Neolithic Causewayed Enclosure

A causewayed enclosure is a type of large  Causewayed enclosures are often located on hilltop sites, encircled by one to four concentric ditches with an internal bank. Enclosures located in lowland areas are generally larger than hilltop ones. Crossing the ditches at intervals are causeways which give the monuments their names. It appears that the ditches were excavated in sections, leaving the wide causeways intact in between. They should not be confused with segmented, or causewayed ring ditches, which are smaller and are thought to relate only to funerary activity, or with hillforts, which appeared later and had a definite defensive function. With regard to defensive functionality, however, evidence of timber palisades has been found at some sites such as Hambledon Hill. Prehistoric earthwork common to the early Neolithic in Europe.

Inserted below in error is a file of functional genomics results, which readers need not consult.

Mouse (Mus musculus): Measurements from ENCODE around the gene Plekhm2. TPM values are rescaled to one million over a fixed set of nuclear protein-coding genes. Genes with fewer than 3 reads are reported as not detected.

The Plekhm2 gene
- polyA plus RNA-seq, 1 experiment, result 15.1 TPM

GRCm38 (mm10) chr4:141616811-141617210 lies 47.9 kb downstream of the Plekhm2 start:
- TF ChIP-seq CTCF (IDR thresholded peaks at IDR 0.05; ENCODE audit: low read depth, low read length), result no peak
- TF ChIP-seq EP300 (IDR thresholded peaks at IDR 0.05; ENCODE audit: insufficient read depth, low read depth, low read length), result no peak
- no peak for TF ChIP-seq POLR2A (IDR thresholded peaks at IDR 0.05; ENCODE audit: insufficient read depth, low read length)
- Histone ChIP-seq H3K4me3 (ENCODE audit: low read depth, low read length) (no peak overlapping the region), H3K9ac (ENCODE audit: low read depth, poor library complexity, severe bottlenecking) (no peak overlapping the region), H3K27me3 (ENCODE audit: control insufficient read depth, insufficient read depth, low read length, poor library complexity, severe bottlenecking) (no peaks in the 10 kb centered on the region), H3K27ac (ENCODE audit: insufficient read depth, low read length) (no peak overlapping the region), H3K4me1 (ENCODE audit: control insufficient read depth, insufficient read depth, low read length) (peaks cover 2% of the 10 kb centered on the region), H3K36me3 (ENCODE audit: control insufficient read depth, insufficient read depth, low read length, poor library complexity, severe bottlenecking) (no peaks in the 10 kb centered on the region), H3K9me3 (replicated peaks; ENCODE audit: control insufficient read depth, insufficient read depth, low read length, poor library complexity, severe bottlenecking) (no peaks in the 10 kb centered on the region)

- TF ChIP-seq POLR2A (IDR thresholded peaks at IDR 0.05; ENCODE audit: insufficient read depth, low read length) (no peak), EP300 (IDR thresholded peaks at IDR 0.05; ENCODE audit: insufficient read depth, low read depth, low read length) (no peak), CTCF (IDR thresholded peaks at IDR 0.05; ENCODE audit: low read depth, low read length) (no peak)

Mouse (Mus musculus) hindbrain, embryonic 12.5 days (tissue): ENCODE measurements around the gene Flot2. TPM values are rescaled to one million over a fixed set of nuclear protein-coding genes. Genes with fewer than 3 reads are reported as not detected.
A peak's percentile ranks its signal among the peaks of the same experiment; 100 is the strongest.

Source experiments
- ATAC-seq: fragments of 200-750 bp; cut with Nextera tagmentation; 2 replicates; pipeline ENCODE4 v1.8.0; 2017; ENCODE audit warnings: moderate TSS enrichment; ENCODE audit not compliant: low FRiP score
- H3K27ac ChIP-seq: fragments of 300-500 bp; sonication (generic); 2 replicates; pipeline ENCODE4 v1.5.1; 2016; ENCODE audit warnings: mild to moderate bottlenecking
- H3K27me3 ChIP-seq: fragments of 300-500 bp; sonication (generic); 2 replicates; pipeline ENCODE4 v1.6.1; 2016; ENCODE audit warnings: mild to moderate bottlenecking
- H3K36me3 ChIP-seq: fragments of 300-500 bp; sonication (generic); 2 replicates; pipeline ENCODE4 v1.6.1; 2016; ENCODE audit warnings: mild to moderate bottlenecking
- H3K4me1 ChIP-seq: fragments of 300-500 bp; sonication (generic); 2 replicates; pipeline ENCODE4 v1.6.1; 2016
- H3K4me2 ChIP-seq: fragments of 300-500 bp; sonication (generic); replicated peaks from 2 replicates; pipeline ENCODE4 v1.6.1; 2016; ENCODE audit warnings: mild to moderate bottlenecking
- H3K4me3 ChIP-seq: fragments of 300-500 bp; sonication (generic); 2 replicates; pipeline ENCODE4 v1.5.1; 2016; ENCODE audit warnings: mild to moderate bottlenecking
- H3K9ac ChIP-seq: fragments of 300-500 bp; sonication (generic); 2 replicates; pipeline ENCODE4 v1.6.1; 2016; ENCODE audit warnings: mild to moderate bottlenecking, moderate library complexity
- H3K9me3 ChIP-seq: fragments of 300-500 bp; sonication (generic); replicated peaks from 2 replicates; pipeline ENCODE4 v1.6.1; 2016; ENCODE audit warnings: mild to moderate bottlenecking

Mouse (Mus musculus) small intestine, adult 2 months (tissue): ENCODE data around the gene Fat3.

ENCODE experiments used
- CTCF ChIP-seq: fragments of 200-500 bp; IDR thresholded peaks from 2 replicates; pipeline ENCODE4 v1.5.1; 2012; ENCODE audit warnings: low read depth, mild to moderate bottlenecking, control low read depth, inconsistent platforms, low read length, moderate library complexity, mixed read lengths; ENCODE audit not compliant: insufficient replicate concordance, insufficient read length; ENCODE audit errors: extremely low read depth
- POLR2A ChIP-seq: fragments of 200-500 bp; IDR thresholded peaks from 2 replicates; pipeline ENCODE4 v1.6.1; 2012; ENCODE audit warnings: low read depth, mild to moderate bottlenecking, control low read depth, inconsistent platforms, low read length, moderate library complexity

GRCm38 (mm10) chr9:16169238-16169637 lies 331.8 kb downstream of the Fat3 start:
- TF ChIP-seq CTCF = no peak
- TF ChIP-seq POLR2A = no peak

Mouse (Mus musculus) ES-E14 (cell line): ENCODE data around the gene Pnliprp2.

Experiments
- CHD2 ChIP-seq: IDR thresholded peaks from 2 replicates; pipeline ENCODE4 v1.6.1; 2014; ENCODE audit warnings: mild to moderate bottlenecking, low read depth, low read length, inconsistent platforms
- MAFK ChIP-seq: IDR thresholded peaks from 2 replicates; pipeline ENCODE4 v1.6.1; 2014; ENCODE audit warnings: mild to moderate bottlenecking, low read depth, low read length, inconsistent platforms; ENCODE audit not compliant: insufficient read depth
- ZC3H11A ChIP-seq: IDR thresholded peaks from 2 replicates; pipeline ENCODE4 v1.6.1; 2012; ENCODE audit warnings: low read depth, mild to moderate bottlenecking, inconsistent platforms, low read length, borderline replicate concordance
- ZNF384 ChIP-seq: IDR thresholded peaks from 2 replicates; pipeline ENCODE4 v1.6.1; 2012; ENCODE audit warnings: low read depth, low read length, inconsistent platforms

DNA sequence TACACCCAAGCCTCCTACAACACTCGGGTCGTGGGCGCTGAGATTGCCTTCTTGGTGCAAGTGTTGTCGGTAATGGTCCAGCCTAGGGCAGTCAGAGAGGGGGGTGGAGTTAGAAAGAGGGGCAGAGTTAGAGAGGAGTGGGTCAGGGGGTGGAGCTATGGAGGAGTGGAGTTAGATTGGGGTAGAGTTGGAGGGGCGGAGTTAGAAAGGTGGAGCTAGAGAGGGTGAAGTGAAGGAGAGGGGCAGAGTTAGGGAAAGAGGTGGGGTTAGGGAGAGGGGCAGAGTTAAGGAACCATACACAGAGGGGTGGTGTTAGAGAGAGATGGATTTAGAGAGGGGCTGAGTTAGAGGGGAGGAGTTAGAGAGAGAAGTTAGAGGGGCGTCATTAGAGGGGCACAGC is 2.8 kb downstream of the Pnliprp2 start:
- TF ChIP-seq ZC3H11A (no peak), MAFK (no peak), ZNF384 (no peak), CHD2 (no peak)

Locations of Neolithic Causewayed Enclosures in Roman Britain